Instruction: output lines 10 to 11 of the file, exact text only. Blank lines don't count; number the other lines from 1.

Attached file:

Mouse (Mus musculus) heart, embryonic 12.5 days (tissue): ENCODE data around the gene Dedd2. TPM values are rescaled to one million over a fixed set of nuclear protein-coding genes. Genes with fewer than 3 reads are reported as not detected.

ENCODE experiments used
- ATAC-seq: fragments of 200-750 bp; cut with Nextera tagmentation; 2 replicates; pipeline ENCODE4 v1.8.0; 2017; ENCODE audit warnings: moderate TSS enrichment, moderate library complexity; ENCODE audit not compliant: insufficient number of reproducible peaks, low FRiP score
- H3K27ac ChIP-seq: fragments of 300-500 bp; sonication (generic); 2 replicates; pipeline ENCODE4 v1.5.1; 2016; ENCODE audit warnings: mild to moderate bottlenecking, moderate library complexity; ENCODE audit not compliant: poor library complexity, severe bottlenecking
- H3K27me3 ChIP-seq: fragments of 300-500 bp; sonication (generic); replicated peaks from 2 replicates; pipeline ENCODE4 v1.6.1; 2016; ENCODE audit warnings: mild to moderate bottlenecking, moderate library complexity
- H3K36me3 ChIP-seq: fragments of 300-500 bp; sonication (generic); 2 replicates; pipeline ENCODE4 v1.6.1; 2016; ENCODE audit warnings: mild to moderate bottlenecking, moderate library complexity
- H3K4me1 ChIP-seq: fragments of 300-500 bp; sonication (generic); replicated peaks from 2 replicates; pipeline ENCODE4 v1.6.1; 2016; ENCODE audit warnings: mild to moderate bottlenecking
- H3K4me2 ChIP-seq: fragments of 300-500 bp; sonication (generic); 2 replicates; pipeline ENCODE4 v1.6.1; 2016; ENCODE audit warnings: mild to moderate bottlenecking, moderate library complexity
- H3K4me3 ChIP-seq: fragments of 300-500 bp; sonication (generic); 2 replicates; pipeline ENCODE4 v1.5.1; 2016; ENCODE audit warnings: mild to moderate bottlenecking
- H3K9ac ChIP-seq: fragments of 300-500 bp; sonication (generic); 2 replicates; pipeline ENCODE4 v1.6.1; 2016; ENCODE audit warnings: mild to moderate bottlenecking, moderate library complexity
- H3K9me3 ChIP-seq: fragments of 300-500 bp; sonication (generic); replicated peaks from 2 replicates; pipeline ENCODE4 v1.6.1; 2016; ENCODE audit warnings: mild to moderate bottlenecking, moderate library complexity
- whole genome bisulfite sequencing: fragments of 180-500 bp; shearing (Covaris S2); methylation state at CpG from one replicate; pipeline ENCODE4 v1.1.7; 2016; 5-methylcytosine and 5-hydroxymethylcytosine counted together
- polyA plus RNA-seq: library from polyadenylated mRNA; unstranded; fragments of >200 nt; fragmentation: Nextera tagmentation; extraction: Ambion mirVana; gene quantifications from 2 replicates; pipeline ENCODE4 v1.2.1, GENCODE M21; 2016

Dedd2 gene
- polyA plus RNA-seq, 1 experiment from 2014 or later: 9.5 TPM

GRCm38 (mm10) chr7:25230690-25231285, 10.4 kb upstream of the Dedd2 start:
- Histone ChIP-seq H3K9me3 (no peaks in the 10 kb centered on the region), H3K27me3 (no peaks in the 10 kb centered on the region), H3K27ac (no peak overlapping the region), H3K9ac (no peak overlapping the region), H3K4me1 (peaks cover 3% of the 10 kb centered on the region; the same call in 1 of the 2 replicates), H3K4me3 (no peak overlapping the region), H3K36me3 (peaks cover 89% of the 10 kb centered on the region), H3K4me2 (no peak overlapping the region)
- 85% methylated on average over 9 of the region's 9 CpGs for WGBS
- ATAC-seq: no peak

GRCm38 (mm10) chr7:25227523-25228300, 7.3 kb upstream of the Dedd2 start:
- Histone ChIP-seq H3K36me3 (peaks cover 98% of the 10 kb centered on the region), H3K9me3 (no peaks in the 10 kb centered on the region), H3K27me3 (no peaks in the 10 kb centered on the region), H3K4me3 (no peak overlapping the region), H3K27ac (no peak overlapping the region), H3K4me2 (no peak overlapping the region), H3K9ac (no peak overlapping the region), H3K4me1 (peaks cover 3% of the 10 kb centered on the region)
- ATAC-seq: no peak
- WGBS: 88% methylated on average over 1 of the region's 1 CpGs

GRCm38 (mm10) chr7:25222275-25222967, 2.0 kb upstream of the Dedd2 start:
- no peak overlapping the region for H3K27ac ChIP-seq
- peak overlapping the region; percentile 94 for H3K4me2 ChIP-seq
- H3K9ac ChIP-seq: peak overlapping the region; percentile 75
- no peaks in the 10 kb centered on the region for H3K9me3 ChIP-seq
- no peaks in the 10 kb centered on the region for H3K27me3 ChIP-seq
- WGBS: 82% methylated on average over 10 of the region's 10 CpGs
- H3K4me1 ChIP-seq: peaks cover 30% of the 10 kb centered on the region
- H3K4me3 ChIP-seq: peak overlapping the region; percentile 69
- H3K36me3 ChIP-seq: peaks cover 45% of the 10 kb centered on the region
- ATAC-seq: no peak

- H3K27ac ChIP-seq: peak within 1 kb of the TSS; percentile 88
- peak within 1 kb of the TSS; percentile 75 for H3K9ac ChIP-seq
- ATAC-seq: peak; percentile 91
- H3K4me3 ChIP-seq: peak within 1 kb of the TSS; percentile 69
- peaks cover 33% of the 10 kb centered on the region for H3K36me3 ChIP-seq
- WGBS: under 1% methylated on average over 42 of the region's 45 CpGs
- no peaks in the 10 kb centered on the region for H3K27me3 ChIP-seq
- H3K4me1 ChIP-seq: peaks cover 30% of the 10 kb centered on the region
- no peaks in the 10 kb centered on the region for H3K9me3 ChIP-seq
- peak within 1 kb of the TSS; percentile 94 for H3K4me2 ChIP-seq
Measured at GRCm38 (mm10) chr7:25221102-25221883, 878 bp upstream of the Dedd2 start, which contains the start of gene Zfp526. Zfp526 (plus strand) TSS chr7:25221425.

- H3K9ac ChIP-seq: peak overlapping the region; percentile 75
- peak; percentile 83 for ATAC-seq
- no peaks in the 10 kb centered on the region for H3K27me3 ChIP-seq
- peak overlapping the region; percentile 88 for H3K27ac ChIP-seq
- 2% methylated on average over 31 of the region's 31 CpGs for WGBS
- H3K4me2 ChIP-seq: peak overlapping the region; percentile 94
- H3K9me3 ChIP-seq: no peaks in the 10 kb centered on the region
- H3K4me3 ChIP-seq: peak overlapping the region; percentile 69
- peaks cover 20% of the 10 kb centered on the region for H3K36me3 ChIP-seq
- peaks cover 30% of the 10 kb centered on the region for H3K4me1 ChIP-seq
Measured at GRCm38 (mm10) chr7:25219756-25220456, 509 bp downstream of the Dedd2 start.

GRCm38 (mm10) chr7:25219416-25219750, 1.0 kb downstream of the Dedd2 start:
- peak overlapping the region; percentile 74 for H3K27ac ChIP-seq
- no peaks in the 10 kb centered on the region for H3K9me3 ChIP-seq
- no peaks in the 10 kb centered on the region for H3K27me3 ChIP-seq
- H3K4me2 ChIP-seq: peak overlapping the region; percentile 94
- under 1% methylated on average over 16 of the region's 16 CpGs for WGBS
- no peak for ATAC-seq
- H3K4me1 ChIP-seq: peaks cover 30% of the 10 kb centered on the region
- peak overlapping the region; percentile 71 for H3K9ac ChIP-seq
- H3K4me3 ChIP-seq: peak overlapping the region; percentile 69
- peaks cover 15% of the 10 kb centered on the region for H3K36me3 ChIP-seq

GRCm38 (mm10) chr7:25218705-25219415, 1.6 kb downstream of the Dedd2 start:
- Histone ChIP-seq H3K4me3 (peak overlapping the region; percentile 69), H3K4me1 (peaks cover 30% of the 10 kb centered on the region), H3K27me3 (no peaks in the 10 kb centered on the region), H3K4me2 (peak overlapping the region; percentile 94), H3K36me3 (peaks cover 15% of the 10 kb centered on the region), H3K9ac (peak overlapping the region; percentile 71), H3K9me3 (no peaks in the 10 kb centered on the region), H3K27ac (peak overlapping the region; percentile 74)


- H3K9ac ChIP-seq: fragments of 300-500 bp; sonication (generic); 2 replicates; pipeline ENCODE4 v1.6.1; 2016; ENCODE audit warnings: mild to moderate bottlenecking, moderate library complexity
- H3K9me3 ChIP-seq: fragments of 300-500 bp; sonication (generic); replicated peaks from 2 replicates; pipeline ENCODE4 v1.6.1; 2016; ENCODE audit warnings: mild to moderate bottlenecking, moderate library complexity